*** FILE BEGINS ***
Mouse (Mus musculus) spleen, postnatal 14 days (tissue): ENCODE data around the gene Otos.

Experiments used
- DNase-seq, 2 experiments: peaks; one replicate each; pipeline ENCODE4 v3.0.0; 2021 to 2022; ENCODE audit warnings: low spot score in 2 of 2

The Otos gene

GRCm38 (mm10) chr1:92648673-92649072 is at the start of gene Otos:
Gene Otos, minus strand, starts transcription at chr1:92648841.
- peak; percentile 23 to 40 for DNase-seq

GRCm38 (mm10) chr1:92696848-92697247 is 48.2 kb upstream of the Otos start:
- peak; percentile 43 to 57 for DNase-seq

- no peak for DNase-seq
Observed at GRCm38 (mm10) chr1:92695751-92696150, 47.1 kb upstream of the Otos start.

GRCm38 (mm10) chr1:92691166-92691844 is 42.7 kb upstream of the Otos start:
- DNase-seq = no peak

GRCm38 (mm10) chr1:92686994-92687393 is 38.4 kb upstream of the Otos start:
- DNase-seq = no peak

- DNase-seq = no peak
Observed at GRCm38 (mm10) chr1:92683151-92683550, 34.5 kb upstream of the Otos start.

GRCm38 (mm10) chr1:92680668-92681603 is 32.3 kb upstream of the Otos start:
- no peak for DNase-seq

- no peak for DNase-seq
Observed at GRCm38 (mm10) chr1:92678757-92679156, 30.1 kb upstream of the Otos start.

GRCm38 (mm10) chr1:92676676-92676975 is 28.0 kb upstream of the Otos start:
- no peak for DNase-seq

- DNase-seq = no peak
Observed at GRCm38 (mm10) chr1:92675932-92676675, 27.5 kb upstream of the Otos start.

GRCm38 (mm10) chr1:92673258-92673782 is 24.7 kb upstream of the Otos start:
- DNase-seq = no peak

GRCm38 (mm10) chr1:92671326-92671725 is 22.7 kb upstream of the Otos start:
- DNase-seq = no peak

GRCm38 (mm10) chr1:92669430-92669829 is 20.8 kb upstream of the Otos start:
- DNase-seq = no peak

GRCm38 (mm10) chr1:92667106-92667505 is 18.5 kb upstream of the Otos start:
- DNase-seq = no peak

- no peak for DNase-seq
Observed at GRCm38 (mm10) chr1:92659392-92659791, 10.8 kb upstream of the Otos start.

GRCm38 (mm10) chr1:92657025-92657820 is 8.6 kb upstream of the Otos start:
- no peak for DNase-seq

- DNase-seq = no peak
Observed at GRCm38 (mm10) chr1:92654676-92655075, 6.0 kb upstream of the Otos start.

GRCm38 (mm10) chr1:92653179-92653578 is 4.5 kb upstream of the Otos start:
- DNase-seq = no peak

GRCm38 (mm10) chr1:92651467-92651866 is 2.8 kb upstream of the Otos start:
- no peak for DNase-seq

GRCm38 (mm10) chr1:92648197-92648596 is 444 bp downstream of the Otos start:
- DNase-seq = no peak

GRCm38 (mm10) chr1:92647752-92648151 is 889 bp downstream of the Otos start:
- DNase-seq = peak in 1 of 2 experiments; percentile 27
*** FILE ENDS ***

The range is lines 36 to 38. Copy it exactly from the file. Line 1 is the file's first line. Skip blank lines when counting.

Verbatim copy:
GRCm38 (mm10) chr1:92657025-92657820 is 8.6 kb upstream of the Otos start:
- no peak for DNase-seq

- DNase-seq = no peak